Hi MCG. Very difficult as there are 2 sides to every story, and we only have yours, so won’t comment on neurologists finding and reason for discharge, though I would be pleased to be told I didn’t have MS, even if it ment no blue badge, lol. I think I would have gone to my GP and said I’m self employed not trying to get handouts, so don’t tell me what it’s not, tell me what it is, if he says stop eating alcohol smoking etc etc, then that’s your call, sorry not being funny just realistic. (Good luck) Not MS Cool.

Hi mcg, Neurologists are extremly wary of diagnosing MS. All the time I was experiencing symptoms I always told peoploe that I was being investigated for the symptoms of MS. My neuro interpreted this as self diagnosis and, with prejudice, added that he thought it was a functional disease and sent me off to see a psychiatrist! Finally, after a lumber puncture, which showed the presence of T-cells, he grudgingly admitted that I was right, confirmed MS and promptly left the room. I fact we saw him leave the building before we did. My wife was devastated as she had always held onto the belief that these were tempory and curable sumptoms. Bedside manner 0/10. We are very lucky to have a specialist MS Nurse who supports my wife as much as me. As you can read I am not a fan of neurologists; they don’t know enough about this issue. Yours, Albrecht

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Hi all, just chipping in about experience with neurologist. When I saw mine for the first time he only wanted to focus on two or three symptoms and kept shutting me down when I tried to talk about others! I had taken a bullet point list and asked if he wanted it but he said no! He decided I had RLS and sent me away. Since then I’ve had MRI brain and spine (lesions on the brain one) and a DAT scan (no result yet). Next appointment with neuro is not till December so I emailed him (via his secretary) with a full update on symptoms. They are hugely busy people so I guess we have to get our points across in whatever way we can. I get really nervous in front of docs and am not very assertive face to face. At least he can read my email before I get there next time!

Sort of know where your coming from, but think its luck of the draw, like lots of things in life, my nurologist is a really nice caring lady, she gave me her personal Email, and if I do use it, she has always sent me a message back, I had a bad turn, sent email was in her office in under a week and on steroids, but the nurse isn’t so easy to talk to, so there you go.

mcg - I’m so sorry you have been dismissed like this when there is so obviously something not quite right.

I am in a very similar position and all I can say is keep pestering your GP until you get some satisfactory answers, or until he/she refers you somewhere that could lead to answers.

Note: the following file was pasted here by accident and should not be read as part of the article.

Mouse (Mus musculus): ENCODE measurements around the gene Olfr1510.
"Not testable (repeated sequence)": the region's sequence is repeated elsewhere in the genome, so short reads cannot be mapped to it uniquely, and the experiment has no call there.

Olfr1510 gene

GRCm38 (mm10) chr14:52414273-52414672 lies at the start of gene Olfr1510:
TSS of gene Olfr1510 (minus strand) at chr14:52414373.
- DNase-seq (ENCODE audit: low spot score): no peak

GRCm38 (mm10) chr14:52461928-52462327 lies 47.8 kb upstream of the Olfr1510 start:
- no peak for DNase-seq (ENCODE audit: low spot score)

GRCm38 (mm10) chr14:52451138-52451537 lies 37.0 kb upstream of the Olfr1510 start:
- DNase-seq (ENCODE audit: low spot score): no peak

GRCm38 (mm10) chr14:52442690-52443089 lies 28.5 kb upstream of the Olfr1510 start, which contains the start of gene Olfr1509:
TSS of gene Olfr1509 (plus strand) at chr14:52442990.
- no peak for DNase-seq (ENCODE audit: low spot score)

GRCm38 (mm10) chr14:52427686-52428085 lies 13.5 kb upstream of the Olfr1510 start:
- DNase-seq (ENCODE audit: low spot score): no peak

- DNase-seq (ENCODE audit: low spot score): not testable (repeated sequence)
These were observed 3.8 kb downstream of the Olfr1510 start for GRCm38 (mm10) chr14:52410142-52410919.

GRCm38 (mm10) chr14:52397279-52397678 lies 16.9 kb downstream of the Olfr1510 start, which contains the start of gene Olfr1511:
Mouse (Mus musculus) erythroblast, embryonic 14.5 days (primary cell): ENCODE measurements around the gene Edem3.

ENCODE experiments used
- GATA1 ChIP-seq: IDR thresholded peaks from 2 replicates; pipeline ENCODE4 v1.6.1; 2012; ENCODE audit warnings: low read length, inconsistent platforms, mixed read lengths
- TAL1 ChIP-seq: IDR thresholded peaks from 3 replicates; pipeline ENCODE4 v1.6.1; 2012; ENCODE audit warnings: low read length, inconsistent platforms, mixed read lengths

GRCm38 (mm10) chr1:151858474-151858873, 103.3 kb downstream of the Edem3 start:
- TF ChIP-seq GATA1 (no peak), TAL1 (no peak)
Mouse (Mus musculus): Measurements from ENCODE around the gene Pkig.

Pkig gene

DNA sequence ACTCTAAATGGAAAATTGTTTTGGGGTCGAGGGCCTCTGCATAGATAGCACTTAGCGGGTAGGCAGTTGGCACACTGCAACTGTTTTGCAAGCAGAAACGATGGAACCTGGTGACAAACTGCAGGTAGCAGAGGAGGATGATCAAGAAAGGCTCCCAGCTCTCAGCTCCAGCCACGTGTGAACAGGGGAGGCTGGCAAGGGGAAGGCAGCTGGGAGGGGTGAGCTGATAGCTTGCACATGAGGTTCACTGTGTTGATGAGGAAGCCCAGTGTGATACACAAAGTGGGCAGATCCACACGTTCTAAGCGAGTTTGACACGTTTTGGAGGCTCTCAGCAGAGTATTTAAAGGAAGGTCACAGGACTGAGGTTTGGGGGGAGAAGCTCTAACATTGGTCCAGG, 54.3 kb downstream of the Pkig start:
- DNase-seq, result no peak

My GP is now at the stage where he has told me that they have no idea what’s wrong with me (at least he’s actually admitted it, whereas my Neuro tried to blame it all on a vestibular problem that was not supported by any tests), that they probably will never know what’s wrong with me, and that I should just accept this and get on with my life and deal with my disabling symptoms as best I can. I have told him that, at 49, I can’t do this, so we are at a kind of deadlock at the moment. I am due to see him again in a couple of weeks and am going to try again. He needs to know I am not going to go away and am never giving up until I have some answers. As far as I’m concerned, as long as I don’t have a diagnosis then there is still a chance they will find out what’s wrong and be able to cure, or at least treat, it.

Don’t give up. As I said to my GP - I know my body and I know there’s something going on.

Good luck, and know that you will always find support and understanding on this wonderful forum xxx

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Hi Purpledot, I think the points you make are very true… and esp ‘I know my body and I know there’s something going on’. Even after diagnosis they will still not believe us when we KNOW that something is due to our MS. I’ve had this disagreement with my neuro over a swallowing problem (a speech therapist has now said it IS MS causing it) and episodes of severe pain in wrist or hip. I know it’s my MS causing it. I’ve lived with this damn thing long enough. I know when pain comes very suddenly, very severe, and then goes very suddenly that it’s an MS thing. But they, for some strange reason, cannot seem to get it into their heads that we do KNOW OUR OWN BODIES!!! Best for luck with your search for a diagnosis. Never give up! Pat xx

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Hi Snow Leopard, I have the same problem with swallowing. Every so often I will sit down with a delicious meal in front of me only to find I can’t swallow any of it! This condition has such a wide-ranging set of symptoms that you end up feeling like a hypochondriac!